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Trappist-1 is about as puny as a star can get. It’s less than 10 percent as massive as the Sun, and less than one-tenth of one percent as bright. Yet astronomers spend a lot of time studying it because it’s home to one of the most interesting planetary systems yet found.

The system consists of seven known planets. All of them are closer in than Mercury, the solar system’s innermost planet, is to the Sun. And five of them are about the same size and mass as Earth. And several of the planets could reside in the star’s habitable zone. That’s the distance from the star where temperatures are just right for liquid water — a key ingredient for life.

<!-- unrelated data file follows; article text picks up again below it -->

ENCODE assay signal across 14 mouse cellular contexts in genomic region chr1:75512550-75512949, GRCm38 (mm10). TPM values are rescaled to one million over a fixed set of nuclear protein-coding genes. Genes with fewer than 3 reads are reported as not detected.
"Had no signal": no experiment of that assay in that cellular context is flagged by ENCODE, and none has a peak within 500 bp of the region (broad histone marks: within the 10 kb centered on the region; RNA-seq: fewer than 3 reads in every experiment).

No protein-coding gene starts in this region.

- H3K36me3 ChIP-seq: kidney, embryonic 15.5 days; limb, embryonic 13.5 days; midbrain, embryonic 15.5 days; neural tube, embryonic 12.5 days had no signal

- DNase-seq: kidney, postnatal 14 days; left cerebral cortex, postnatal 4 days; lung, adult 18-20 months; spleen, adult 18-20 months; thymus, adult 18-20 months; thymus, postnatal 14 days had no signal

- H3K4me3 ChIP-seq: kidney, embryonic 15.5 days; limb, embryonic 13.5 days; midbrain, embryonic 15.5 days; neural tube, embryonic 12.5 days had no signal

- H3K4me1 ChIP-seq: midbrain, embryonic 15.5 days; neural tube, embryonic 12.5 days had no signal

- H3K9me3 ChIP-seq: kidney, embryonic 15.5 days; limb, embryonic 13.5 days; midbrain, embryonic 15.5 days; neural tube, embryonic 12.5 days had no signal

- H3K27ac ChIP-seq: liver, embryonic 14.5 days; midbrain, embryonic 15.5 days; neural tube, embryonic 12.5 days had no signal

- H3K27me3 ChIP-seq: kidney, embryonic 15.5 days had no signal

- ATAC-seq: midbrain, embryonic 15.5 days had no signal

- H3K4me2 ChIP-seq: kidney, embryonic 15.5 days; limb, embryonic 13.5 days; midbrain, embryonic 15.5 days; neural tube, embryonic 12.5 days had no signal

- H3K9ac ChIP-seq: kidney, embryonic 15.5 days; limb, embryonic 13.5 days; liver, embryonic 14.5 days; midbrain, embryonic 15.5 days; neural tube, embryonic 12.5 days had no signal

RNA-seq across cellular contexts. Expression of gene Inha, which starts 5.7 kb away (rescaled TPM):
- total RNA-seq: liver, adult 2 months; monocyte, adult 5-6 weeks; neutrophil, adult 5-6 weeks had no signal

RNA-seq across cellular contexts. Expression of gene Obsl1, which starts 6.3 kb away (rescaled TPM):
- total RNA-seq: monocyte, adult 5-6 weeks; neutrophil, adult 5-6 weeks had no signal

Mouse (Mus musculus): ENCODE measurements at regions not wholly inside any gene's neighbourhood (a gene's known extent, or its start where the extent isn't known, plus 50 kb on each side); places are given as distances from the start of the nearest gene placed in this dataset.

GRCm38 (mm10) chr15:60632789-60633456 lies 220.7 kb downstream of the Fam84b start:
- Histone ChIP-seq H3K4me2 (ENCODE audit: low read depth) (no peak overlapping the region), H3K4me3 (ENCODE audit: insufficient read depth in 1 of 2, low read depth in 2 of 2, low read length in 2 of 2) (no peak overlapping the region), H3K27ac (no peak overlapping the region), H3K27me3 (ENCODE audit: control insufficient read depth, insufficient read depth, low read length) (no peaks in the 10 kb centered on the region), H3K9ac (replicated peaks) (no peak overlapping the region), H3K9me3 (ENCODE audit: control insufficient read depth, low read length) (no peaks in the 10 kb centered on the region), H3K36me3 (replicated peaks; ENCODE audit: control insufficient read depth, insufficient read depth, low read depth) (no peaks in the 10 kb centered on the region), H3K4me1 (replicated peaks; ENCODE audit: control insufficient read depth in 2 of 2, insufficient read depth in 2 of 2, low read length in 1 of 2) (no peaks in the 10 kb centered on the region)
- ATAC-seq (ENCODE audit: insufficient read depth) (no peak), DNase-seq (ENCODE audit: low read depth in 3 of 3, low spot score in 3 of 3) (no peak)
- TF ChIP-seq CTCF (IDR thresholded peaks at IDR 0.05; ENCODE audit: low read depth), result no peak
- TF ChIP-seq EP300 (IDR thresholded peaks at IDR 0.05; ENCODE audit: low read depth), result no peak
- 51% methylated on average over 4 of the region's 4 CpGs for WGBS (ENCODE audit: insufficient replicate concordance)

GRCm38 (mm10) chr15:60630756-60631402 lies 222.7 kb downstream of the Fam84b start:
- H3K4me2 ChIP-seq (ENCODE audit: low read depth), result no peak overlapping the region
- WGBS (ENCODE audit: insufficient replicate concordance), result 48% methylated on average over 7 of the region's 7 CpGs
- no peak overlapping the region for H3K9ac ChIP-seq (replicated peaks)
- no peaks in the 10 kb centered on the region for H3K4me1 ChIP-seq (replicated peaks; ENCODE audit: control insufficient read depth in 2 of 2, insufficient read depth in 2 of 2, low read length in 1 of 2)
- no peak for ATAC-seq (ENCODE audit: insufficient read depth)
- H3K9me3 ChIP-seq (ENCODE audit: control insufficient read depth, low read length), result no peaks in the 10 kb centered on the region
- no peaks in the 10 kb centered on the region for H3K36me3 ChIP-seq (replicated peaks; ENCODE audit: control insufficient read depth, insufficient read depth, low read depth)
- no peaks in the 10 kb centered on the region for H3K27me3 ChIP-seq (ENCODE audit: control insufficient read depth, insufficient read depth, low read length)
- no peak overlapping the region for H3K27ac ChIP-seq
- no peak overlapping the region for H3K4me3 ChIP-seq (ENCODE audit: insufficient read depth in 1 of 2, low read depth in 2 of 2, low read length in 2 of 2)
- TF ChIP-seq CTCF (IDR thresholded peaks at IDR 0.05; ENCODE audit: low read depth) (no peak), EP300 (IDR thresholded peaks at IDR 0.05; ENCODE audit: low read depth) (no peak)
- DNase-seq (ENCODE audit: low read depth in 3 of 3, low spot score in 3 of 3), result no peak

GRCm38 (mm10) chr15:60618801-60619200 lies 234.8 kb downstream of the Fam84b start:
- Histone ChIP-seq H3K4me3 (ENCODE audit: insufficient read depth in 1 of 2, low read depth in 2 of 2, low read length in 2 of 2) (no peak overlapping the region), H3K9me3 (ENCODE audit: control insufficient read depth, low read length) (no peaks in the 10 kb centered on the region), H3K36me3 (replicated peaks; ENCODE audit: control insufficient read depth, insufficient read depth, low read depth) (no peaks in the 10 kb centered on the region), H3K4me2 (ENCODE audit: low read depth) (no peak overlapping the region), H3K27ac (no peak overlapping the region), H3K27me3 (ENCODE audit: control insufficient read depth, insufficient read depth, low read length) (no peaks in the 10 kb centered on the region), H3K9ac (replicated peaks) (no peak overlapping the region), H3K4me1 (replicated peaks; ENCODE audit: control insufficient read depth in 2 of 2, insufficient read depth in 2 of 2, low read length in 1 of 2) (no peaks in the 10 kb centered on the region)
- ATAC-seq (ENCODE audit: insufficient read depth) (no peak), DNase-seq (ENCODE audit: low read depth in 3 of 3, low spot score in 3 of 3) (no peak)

That doesn’t mean that those planets are habitable. Depending on the composition of their atmospheres, some of them could be hotter than Venus — hot enough to melt lead. And the outer planet could be an iceball.

What’s more, although the star is feeble, it sometimes produces giant outbursts of energy and charged particles. They could strip away a planet’s atmosphere or change its chemistry. Either one could render the planet unable to support life. Even so, one of the system’s planets is considered a reasonable home for life, and we’ll talk about that tomorrow.

Trappist-1 is in Aquarius, which is in the southeast at nightfall. It’s near the border with Pisces. But even though the star is only 40 light-years away, it’s far too faint to see without a big telescope.

Script by Damond Benningfield

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